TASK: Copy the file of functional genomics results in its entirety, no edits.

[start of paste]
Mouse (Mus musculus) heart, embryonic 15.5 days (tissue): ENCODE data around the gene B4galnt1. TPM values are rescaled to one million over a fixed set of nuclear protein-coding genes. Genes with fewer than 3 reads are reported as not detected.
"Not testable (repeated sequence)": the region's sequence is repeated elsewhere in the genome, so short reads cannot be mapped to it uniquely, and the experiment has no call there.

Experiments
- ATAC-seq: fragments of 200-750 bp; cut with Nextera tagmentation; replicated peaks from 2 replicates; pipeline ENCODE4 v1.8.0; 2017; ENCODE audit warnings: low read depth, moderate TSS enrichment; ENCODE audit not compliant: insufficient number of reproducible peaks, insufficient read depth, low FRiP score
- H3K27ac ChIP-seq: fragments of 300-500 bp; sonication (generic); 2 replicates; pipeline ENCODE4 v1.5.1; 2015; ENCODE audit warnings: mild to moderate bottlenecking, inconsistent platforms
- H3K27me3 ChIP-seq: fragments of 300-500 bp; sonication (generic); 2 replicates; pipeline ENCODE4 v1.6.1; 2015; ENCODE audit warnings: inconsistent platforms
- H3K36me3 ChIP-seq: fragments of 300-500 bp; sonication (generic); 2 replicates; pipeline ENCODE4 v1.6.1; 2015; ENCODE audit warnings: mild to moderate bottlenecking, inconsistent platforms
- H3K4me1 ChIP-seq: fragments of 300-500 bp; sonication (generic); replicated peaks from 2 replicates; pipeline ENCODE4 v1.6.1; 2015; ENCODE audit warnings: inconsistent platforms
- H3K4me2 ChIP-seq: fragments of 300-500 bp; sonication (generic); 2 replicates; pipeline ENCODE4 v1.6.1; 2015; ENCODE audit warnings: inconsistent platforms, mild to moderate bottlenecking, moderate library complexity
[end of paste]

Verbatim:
Mouse (Mus musculus) heart, embryonic 15.5 days (tissue): ENCODE data around the gene B4galnt1. TPM values are rescaled to one million over a fixed set of nuclear protein-coding genes. Genes with fewer than 3 reads are reported as not detected.
"Not testable (repeated sequence)": the region's sequence is repeated elsewhere in the genome, so short reads cannot be mapped to it uniquely, and the experiment has no call there.

Experiments
- ATAC-seq: fragments of 200-750 bp; cut with Nextera tagmentation; replicated peaks from 2 replicates; pipeline ENCODE4 v1.8.0; 2017; ENCODE audit warnings: low read depth, moderate TSS enrichment; ENCODE audit not compliant: insufficient number of reproducible peaks, insufficient read depth, low FRiP score
- H3K27ac ChIP-seq: fragments of 300-500 bp; sonication (generic); 2 replicates; pipeline ENCODE4 v1.5.1; 2015; ENCODE audit warnings: mild to moderate bottlenecking, inconsistent platforms
- H3K27me3 ChIP-seq: fragments of 300-500 bp; sonication (generic); 2 replicates; pipeline ENCODE4 v1.6.1; 2015; ENCODE audit warnings: inconsistent platforms
- H3K36me3 ChIP-seq: fragments of 300-500 bp; sonication (generic); 2 replicates; pipeline ENCODE4 v1.6.1; 2015; ENCODE audit warnings: mild to moderate bottlenecking, inconsistent platforms
- H3K4me1 ChIP-seq: fragments of 300-500 bp; sonication (generic); replicated peaks from 2 replicates; pipeline ENCODE4 v1.6.1; 2015; ENCODE audit warnings: inconsistent platforms
- H3K4me2 ChIP-seq: fragments of 300-500 bp; sonication (generic); 2 replicates; pipeline ENCODE4 v1.6.1; 2015; ENCODE audit warnings: inconsistent platforms, mild to moderate bottlenecking, moderate library complexity